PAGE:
We were walking back to our tent and saw a group of Ukrainian BTR-80 armored vehicles. We walked over to look at them, because we’ve never seen a real BTR-80 – just pictures of them. One of the crew waived us over and we followed. He started speaking to us in Russian (or Ukrainian) and we followed him. He took us over to a side door and we shook hands with the crew. They all looked like regular Joes, just like us. I like talking to people from other countries – because it’s encouraging to see that we can all communicate and smile and relate to each other even though we come from another culture, country, or ideology. I got in the BTR and the older soldier with crystal blue eyes and the face of a Russian submarine captain with a ragged beard, eagerly showed me all the equipment in the vehicle and how it functions. He was proud of his vehicle. He had the gunner rotate the turret so we could see the machineguns and bullets. The gunner puffed on a cigarette and rolled his eyes to show his dissatisfaction with the guided tour being put on by his older, excited comrade. All the writing on the panels were written in Russian. I looked to the front of the vehicle where the driver sits and saw two photographs. I had to smile at myself. ‘We’re all the same,’ I thought to myself. ‘Everyone misses home, everyone has someone who misses them, everyone wants to get home alive.’ One photo had a young boy acting like he was drinking a bottle of beer – probably someone’s son. The other picture was of a soldier with his wife and kids. They didn’t look dreary and stressed (the stereotype of Eastern people I’ve had since I was old enough to know the Cold War). They looked happy, radiant, healthy, and normal. A lot of people, a lot of families, so many have been affected by this war. The company commander came over and shook my hand. We talked a bit in English and he told us about the weapons. I’m not high ranking at all – just a soldier, but you get a lot of respect from others just for being American. Sometimes you feel spoiled – because these people are so respectful and kind and you know they’re hard working – maybe even more so than we. That always makes me uncomfortable. Maybe I’m thinking too much about it. I do think it’s cool to be sitting with and communicating with sergeants that used to be in the Soviet army when they were privates and I was a child on the other side of the Iron Curtain. The world changed so much in 1989-1991. The Evil Empire’s regime changed in an almost bloodless coup – and the Cold War ended without the U.S. or Russia going to war. Now it seems war is the solution for difficult situations. At any rate, when enemies become friends – I am always happy. It’s not idealistic thinking – it’s real, and as real as the Ukrainian soldiers I was with today. I love you Nora.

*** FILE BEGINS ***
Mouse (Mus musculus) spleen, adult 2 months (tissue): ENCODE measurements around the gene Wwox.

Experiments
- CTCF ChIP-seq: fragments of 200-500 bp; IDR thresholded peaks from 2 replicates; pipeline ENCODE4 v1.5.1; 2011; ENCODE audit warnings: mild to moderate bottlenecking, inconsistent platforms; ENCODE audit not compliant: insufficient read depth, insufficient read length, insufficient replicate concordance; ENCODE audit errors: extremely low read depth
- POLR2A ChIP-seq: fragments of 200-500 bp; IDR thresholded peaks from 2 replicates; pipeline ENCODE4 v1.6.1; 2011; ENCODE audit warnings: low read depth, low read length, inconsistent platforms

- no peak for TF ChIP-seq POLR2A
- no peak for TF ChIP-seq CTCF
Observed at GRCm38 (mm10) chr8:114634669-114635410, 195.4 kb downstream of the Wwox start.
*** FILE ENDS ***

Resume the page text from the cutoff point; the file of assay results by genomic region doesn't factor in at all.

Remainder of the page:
Nixon and I had to suppress our laughter when we asked the BTR officer what kind of cannon the vehicle had. He answered, “She go 40 mile per hour.” We then asked how many crewmen can sit inside. He answered, “Hmm, maybe 10 mile per hour.” Nixon and I then stopped asking questions and simply smiled and nodded, realizing he couldn’t understand what we were asking. That was OK though, he spoke more English than we did Ukrainian. We realized that and settled for handshakes and a primitive version of Charades to communicate.